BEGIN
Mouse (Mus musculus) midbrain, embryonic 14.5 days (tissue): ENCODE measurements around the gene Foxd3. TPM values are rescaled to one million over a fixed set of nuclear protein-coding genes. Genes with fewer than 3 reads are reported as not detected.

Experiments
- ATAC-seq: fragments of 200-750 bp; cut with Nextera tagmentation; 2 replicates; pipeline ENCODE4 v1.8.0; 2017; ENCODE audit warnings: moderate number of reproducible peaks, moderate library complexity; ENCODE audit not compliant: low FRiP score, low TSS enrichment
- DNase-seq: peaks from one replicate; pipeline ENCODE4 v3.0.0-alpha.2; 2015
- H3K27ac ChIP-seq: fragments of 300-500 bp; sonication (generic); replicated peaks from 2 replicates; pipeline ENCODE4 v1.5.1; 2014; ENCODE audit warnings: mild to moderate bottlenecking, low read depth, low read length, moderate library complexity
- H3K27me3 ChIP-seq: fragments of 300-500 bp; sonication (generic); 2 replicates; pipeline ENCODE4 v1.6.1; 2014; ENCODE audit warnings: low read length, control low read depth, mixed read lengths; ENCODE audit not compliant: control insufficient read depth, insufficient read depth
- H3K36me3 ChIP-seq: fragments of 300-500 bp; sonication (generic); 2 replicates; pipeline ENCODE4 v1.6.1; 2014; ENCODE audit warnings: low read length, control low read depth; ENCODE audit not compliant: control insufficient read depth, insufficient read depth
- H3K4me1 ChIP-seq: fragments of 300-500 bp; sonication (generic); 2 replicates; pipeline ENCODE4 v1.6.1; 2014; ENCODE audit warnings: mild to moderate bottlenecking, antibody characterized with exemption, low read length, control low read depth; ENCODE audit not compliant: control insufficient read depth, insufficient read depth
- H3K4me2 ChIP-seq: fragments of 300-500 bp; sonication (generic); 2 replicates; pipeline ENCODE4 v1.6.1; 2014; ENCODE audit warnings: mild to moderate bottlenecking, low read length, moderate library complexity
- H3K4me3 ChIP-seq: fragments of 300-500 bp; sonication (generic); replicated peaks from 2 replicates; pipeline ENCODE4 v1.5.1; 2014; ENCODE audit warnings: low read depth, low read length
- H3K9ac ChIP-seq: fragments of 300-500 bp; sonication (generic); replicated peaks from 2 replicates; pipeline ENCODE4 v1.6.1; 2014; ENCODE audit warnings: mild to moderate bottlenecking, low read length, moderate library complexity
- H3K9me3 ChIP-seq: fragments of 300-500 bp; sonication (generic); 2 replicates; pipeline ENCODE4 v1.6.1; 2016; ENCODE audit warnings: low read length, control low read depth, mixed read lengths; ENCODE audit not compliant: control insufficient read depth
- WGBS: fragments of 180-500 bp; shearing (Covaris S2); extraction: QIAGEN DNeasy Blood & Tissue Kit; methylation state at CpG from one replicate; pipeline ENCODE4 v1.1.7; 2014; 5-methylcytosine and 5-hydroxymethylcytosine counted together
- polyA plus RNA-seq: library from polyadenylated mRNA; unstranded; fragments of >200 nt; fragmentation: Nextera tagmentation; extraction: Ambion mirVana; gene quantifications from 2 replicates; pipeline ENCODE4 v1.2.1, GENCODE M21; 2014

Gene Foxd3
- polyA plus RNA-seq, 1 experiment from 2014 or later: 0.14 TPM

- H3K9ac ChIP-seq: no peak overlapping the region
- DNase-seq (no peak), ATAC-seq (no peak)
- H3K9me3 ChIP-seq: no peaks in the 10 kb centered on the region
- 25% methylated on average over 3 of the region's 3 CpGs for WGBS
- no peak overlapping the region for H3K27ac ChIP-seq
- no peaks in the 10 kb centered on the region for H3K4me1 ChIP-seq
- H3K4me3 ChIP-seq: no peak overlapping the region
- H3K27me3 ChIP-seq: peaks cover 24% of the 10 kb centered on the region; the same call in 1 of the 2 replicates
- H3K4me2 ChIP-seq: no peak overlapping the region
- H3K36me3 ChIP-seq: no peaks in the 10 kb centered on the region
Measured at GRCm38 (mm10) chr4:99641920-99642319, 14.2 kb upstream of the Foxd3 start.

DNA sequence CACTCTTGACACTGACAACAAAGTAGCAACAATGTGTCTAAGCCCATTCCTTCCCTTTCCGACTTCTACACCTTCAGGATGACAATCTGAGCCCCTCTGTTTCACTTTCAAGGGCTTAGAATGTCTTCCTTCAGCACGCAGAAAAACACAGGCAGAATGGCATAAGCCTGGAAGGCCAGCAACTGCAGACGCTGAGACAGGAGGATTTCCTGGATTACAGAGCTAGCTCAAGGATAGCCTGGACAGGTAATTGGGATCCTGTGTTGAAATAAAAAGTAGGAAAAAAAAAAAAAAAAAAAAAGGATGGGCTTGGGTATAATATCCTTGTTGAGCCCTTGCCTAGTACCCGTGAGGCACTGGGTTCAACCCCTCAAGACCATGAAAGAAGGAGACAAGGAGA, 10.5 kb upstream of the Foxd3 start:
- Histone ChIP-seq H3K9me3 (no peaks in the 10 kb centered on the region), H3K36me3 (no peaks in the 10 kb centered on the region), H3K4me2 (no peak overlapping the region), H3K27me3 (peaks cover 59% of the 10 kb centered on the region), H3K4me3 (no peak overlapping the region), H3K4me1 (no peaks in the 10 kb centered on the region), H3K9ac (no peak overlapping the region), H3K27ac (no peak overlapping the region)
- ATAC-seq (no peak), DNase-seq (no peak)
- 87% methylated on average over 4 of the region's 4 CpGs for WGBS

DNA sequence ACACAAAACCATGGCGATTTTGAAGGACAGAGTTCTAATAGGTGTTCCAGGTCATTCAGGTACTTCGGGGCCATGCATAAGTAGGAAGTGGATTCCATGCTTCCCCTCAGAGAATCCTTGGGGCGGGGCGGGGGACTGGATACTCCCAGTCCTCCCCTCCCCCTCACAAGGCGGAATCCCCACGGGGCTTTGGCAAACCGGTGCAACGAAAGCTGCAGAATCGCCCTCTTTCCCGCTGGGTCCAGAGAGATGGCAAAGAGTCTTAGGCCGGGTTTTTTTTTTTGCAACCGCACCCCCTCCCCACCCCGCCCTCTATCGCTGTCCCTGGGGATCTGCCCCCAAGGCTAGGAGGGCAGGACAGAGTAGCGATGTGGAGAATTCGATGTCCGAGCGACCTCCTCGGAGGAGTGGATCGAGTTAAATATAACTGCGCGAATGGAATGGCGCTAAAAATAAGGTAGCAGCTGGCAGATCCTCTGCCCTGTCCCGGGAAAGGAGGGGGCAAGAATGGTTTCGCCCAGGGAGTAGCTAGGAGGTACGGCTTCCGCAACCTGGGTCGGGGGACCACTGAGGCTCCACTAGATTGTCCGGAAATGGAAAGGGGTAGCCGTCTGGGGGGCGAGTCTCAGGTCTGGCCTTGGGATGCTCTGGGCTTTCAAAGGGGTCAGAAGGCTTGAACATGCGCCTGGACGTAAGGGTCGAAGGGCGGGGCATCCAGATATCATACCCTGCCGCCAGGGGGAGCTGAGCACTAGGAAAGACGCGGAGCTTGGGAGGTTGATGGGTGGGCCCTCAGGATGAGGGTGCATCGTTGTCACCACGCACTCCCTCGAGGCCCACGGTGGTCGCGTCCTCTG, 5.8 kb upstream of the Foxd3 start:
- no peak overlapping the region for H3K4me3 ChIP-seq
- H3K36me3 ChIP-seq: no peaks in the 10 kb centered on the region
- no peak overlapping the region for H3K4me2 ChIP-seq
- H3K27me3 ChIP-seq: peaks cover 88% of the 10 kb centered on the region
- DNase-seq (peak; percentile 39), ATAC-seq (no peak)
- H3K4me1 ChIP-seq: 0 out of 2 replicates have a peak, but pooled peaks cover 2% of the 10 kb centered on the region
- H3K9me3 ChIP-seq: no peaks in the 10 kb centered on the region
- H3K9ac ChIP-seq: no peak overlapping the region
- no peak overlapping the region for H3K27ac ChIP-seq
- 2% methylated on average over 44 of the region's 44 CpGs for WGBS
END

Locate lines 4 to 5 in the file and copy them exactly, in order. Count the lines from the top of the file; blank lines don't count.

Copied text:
- DNase-seq: peaks from one replicate; pipeline ENCODE4 v3.0.0-alpha.2; 2015
- H3K27ac ChIP-seq: fragments of 300-500 bp; sonication (generic); replicated peaks from 2 replicates; pipeline ENCODE4 v1.5.1; 2014; ENCODE audit warnings: mild to moderate bottlenecking, low read depth, low read length, moderate library complexity